One Summer 50 Years Ago: Literacy Minnesota leadership begins
In the summer of 1972 – the same year Literacy Minnesota then Minnesota Literacy Council, Inc. (MLCI) was founded – the Minnesota Department of Education was preparing 22 Minnesotans to become Right to Read Directors. These directors would implement the state’s Right to Read Plan of Action through each public school district and to each private and parochial school administrative unit throughout the state. Adult literacy was included as a vital criteria of these plans, but no specific adult teaching method was outlined as a viable means for teaching adult learners how to read.
About three weeks into the summer training, MLCI’s chair of the board Agnes Greene approached Dr. Hugh Schoephoerster, who was leading the Right to Read implementation for the state. Agnes has learned about the Right to Read plan, and she shared that MLCI was using the Laubach Literacy “each one teach one” method. She wondered if this could be incorporated in the state’s massive literacy thrust. Wheels began to mobilize. Laubach Literacy would supply the methodology and Right to Read would implement the delivery system. Eight Right to Read Directors representing the then eight educational regions in Minnesota were trained to be trainers by MLCI’s national partner, the National Affiliation for Literacy Advance. From there, 24 representatives including one from the Minnesota state prison system became Laubach tutor trainers by January 1973.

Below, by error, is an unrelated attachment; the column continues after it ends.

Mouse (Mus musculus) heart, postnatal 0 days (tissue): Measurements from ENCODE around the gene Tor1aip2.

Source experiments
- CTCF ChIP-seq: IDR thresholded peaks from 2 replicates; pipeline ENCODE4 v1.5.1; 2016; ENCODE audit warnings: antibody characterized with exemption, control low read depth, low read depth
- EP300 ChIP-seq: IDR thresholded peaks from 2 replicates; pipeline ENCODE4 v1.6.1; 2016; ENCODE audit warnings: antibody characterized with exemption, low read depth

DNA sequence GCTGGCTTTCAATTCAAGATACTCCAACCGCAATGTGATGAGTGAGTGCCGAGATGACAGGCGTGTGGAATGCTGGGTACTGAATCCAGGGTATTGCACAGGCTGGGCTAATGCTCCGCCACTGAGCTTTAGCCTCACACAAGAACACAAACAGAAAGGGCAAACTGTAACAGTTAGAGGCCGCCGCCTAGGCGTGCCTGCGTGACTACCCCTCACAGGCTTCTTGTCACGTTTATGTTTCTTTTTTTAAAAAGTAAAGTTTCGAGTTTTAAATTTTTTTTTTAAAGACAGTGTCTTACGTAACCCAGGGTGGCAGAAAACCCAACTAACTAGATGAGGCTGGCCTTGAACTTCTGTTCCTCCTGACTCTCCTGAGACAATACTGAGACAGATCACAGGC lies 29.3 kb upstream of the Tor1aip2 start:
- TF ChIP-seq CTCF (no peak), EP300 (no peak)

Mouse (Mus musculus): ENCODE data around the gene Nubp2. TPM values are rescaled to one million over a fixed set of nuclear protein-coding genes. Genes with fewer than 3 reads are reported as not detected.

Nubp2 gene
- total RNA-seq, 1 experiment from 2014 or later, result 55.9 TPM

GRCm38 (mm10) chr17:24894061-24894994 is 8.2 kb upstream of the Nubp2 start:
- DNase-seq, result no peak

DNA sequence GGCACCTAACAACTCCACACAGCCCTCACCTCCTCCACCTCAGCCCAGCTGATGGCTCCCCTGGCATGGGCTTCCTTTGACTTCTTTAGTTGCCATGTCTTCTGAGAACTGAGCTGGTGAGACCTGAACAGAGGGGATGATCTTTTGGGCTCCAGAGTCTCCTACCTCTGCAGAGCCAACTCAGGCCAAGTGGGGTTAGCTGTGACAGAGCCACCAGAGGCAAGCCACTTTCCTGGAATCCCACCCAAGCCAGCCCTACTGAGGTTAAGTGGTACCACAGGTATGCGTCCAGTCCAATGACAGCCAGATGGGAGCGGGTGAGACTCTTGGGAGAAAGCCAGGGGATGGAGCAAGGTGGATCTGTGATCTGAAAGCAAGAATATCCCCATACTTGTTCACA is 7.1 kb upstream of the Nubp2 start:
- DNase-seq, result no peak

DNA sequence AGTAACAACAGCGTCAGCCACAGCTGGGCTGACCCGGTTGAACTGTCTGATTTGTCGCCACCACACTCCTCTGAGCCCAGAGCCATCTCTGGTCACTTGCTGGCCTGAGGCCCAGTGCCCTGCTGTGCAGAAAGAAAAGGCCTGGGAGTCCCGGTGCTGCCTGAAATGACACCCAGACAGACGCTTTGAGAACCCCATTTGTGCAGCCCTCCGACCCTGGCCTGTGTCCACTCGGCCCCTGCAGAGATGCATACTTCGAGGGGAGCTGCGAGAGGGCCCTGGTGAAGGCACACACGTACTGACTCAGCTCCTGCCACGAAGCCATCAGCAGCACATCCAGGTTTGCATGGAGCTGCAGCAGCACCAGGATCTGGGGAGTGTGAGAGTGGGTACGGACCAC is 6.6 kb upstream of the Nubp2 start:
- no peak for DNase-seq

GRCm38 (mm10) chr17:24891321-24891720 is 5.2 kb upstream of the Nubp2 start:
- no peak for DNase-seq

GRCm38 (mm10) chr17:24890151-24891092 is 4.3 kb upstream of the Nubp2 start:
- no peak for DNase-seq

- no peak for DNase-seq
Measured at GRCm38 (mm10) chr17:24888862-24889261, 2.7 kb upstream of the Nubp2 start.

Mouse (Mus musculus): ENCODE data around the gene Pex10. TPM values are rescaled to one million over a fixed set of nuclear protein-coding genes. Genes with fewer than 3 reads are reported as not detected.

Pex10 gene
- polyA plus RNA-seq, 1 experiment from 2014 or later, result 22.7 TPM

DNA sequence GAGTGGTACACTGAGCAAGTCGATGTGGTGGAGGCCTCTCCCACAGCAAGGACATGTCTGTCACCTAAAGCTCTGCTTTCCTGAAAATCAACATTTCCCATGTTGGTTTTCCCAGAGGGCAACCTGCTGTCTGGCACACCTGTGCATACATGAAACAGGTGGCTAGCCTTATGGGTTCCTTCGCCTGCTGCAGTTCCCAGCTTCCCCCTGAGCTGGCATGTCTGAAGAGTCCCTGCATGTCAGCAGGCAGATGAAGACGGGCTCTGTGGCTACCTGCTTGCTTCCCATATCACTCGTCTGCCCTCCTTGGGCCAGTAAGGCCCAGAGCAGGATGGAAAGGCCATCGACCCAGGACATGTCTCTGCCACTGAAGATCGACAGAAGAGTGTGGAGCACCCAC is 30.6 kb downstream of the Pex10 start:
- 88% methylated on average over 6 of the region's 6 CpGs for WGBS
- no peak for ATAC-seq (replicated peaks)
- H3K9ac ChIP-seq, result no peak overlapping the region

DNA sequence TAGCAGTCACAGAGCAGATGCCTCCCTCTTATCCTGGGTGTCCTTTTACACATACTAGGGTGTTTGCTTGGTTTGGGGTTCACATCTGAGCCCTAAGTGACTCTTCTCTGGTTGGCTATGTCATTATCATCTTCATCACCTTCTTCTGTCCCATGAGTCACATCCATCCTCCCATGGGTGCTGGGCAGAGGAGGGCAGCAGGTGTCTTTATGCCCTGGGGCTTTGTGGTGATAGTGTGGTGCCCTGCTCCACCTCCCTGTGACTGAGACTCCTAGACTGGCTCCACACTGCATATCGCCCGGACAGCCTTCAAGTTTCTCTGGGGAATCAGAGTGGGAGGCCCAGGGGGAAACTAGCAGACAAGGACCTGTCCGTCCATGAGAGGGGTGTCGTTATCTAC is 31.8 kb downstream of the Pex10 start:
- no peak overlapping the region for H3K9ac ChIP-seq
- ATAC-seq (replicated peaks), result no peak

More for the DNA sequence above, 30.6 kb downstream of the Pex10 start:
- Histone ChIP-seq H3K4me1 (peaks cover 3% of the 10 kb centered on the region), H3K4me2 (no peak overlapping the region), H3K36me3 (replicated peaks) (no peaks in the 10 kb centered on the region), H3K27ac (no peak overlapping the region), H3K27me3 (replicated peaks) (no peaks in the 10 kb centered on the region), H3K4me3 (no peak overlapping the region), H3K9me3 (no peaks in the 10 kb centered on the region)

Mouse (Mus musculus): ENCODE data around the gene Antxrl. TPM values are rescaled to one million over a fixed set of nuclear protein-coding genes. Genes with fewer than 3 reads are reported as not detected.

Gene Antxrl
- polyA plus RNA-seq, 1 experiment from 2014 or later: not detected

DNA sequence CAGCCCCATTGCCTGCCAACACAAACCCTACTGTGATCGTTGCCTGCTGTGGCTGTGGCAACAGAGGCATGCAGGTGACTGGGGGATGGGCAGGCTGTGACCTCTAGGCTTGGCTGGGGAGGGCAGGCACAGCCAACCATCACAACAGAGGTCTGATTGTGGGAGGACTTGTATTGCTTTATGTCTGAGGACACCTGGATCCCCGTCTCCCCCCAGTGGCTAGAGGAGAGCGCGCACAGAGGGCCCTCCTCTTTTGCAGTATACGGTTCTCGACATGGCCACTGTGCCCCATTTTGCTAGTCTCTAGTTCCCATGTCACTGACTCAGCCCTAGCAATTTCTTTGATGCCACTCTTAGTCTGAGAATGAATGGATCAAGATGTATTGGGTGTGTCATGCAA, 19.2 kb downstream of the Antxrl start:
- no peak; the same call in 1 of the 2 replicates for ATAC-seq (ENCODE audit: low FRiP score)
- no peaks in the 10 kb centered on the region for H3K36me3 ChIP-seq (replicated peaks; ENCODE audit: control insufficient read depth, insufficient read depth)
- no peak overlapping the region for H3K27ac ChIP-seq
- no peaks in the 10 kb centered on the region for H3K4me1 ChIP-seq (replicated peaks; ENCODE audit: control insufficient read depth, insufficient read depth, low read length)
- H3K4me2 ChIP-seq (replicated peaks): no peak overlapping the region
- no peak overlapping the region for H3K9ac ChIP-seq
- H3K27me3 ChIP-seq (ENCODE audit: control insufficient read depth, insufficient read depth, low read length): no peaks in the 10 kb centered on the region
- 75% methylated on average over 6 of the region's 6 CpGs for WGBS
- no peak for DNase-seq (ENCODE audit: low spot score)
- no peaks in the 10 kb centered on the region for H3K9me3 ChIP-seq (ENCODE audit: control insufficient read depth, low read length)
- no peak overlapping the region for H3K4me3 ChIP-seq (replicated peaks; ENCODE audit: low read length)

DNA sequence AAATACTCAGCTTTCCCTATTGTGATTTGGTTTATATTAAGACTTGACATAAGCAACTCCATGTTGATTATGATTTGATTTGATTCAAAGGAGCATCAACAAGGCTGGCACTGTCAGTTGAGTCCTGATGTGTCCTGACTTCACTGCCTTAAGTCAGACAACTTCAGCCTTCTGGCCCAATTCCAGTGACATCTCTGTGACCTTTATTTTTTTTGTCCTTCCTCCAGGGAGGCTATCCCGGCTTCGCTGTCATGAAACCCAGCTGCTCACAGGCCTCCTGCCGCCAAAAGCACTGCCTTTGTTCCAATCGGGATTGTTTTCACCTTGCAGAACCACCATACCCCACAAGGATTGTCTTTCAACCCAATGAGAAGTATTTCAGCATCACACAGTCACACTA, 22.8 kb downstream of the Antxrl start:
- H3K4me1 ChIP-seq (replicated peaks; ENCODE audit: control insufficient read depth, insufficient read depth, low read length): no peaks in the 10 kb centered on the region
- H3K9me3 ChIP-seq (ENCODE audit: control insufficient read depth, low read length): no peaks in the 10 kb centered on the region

From its small beginnings in Roseville in the spring of 1972, Literacy Minnesota progressed to Shakopee and then outwards to all regions of the state. This coordinated effort has affected the lives of thousands of Minnesota residents.
Abbreviated from “MLCI and the Right to Read – A Powerful Partnership,” written by Doris Suprenant Peterson, October 27, 2003. Doris was among the 24 representatives trained by January 1973. She went on to become a Literacy Minnesota board member and has stayed actively connected since then.